I was a guest speaker recently at the New Zealand Career College (Wellington campus) graduation. My brief was to acknowledge their hard work and achievement, to be brief, and I gathered I was there to break up the proceedings, i.e. for ‘entertainment’. What is the medium I was using to get a message across to my audience? I had a stage, me, and a microphone. In many ways, this was solo theatre without props or lighting and sound effects. Like a stand-up comedian, but not really. I also had to decide what to say that would keep the attention of graduands and their supporters, would be somewhat meaningful, and would present me as a professional in the way I am trying to be perceived (my ‘branding’, as my 23 Research buddies would know). Here is the text of what I decided to do (it altered a little as I went), and yes, I did sing the karanga and the ending song, and yes, I did mime the boxing and the skipping. The written word doesn’t show the experience as well as video would, but I was too busy giving the performance – I mean speech – to be videoing myself! I got good feedback, so personally I was pleased with how it went.

Haere mai, haere mai, haere mai!
Haere mai ra e te manuhiri tuarangi e!
Haere mai, haere mai, haere mai ra!

So there I was, standing at the waharoa, the marae gate, listening to the karanga of welcome, in amongst a group of fellow students, waiting to go onto the marae. This is not the beginning of the story, nor was it the end, in fact, it was was right in the middle of the story, and it was exciting. I had chosen to do the course in Te Reo Māori knowing that it involved a noho marae, so it was my choice to be there that day. I knew that I didn’t have to respond to the call, I could get in my car and drive away, but since I had wanted to learn more about Te Reo Māori, since I wanted to extend my education in this direction, since it was MY choice to change the story of my life, there was no way I was going to back out now. Besides, I was in a whole group of people, and it would have been awkward to leave. That’s the advantage of doing education in groups.

That is my story, one of my stories, one that I will pick up again in the future. For the moment, my story is extending in different directions. All of you here also have your stories that have led you to this point, completing a qualification with the New Zealand Careers College For some it is a change to your life story, for some it is a continuation of earlier choices. But for all of you, to get to this point required you to have made decisions and then to have put in the work, and for that I congratulate you.

Earlier this week, I was privileged to attend my son’s drama class monologues. One of the boys in the class wrote a monologue about Floyd Mayweather, a world champion boxer… or should I say, The World Champion boxer. Kurt Sarney(1) did a wonderful job of showing how Floyd’s success was not simply due to good luck or a little bit of talent. He showed this by interspersing short monologues telling the story of Floyd’s life with a simple active chant. He put his boxing gloves on, and went to the hanging bag and started boxing: “Hard work – Dedication. Hard work – Dedication. Hard work – Dedication.” After more monologue, he used a skipping rope. He was turning it so fast we could hear the sound of wind as it turned: “Hard work – Dedication. Hard work – Dedication. Hard work – Dedication.” We got the point. To all you who are graduating today, you must have also got the point. It is about “Hard work – Dedication”.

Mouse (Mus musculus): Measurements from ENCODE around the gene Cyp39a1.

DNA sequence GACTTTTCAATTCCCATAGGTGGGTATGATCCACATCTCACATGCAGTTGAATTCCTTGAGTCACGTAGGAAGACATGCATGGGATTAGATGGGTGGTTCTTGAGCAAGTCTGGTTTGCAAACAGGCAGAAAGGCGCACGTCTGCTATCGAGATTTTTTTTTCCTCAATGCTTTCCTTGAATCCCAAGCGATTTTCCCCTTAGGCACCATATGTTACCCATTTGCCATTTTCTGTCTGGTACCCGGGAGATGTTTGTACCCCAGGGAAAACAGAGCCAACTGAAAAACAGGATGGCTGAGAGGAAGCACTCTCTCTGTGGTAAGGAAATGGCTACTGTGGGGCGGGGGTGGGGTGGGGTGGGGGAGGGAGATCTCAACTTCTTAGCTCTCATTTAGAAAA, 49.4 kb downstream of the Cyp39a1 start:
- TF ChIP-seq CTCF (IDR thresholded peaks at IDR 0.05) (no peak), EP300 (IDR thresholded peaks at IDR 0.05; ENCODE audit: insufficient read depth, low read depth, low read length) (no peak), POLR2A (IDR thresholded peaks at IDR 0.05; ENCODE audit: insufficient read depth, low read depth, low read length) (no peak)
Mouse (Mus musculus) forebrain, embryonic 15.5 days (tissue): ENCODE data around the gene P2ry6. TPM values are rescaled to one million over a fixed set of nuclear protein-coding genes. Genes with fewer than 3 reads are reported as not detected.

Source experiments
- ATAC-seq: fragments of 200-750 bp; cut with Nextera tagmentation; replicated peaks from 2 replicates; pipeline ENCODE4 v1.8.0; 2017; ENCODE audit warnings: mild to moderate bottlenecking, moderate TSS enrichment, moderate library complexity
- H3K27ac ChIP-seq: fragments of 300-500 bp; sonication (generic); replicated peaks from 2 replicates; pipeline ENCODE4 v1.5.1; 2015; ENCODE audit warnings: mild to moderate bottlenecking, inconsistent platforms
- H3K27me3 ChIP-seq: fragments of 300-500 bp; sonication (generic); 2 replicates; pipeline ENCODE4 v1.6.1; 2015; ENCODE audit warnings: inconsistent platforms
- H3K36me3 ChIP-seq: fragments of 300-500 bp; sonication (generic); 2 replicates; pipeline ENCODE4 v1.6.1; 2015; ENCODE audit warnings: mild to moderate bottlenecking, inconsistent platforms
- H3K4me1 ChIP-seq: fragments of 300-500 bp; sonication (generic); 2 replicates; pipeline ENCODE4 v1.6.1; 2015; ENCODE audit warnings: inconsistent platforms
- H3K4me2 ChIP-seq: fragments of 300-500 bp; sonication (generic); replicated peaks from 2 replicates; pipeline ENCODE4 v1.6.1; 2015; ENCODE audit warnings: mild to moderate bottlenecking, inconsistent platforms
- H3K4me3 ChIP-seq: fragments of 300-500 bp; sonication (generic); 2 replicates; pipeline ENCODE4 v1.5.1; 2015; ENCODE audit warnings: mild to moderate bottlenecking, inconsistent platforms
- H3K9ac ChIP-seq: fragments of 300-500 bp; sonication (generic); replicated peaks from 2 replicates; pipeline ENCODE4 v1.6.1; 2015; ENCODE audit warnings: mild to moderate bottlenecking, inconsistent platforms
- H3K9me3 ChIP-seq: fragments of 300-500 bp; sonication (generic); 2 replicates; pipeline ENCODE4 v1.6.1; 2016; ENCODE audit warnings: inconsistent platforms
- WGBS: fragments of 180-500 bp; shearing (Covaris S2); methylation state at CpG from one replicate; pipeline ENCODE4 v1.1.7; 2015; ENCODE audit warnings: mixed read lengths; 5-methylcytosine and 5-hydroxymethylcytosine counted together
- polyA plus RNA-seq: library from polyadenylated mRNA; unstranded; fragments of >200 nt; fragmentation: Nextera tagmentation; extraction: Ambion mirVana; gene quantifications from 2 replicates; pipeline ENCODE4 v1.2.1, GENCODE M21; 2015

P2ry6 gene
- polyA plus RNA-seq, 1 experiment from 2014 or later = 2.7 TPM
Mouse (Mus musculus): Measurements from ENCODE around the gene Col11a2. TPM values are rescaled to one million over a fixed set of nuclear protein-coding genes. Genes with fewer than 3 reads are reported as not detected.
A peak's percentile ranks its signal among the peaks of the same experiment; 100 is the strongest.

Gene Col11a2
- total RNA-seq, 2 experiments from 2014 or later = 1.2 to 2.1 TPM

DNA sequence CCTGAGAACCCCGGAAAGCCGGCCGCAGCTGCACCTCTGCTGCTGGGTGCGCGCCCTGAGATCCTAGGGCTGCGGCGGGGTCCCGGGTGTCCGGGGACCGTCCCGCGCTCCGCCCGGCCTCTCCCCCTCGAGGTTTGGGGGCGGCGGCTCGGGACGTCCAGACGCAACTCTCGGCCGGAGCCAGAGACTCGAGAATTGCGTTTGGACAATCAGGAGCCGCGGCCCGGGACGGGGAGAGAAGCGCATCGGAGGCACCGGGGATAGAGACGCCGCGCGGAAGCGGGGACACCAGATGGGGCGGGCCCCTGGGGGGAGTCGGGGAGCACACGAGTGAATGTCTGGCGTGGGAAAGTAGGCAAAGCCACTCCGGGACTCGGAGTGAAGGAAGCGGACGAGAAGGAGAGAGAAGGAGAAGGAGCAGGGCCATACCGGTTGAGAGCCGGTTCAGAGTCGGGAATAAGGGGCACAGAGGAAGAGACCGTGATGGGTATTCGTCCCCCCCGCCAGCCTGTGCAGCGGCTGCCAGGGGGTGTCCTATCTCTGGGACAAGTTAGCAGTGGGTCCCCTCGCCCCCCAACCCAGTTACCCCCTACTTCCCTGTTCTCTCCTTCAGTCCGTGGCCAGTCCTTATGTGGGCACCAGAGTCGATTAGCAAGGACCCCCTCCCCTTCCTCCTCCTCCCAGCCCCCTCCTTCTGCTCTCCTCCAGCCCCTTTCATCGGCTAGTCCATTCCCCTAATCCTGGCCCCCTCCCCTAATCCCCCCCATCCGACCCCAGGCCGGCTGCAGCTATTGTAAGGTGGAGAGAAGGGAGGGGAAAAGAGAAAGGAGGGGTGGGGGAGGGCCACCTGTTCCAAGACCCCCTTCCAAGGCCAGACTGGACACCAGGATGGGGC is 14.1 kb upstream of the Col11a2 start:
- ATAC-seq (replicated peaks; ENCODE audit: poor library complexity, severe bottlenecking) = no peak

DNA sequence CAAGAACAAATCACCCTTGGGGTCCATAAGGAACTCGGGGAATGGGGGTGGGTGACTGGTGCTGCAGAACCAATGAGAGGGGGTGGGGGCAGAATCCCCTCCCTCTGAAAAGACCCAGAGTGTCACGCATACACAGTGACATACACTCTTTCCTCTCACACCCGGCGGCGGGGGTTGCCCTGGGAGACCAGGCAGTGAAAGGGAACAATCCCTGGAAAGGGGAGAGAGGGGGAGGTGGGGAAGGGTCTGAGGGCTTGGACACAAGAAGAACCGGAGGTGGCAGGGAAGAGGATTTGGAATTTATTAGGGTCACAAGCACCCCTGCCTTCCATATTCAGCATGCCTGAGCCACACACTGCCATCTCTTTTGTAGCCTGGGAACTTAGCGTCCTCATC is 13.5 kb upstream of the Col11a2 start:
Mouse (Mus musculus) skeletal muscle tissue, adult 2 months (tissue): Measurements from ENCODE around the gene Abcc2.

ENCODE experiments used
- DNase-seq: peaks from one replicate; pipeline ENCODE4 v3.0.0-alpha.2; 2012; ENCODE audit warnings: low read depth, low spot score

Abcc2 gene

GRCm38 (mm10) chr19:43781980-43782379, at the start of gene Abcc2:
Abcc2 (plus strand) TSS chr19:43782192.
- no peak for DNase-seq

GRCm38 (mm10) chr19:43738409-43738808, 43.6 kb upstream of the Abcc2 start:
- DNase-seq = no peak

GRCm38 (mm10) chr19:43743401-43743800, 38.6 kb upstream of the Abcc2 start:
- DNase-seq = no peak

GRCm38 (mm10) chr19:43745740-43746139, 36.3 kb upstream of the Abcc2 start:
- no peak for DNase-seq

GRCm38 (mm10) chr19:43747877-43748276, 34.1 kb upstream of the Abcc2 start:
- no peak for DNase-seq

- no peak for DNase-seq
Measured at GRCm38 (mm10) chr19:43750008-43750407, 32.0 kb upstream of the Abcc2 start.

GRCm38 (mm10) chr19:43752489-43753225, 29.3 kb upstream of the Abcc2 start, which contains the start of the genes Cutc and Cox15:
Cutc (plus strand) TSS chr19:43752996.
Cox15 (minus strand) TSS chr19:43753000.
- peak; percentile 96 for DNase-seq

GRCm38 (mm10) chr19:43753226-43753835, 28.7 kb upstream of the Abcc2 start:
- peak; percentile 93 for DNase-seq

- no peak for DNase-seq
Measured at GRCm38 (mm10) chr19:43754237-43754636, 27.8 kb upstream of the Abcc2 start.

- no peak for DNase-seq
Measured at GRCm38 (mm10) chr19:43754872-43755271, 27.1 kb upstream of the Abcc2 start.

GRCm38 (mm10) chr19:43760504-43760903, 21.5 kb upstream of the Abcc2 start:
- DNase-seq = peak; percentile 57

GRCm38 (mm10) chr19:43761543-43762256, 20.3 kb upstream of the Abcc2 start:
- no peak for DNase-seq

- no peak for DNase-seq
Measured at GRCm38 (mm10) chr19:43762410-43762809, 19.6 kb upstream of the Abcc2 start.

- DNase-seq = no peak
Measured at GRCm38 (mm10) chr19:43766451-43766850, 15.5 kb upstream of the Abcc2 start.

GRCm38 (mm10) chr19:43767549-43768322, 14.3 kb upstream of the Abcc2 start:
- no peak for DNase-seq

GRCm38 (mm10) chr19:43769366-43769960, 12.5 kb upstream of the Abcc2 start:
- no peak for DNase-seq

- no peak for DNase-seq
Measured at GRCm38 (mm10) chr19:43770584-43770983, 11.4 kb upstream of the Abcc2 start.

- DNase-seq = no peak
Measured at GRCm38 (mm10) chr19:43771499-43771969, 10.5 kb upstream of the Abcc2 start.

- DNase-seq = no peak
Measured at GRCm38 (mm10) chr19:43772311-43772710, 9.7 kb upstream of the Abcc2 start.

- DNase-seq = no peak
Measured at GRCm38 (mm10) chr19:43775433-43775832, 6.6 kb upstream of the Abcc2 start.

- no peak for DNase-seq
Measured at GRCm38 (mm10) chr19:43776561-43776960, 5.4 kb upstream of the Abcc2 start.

Today, then, my story and your story intersect and interact. How will we affect each other? There are many possibilities, but they still rely on our choices in the here and now. As all of you go out into jobs in the business or early childhood sectors, your story will interact with others. What sort of story do you want it to be? It’s your choice. The circumstances you have to deal with are not your choice, but how you build your own story is your choice. I especially want to emphasise for those of you working with young children, how important it is when your story intersects with theirs – you become part of their formative story. A very, very, very important part of their story. What sort of story are you going to make it?

Finally, remember that these stories of ours, they have many chapters. In fact, they don’t really end, and our stories continue long after us. Think of your grandparents’ stories, and the stories of your ancestors whenever they came to these shores and wherever they came from – these stories influence your life. This reminds me of the children’s song that so many of us know:

This is the song that has no end
Yes, it goes on and on my friend
Some people started singing it not knowing what it was,
And they’ll continue singing it forever just because
This is the song that has no end
Yes, it goes on and on my friend

(1) Kurt Sarney is a very enterprising young man, having started up a clothing design brand called K!S clothing. Check him out on Linkedin: Kurt Sarney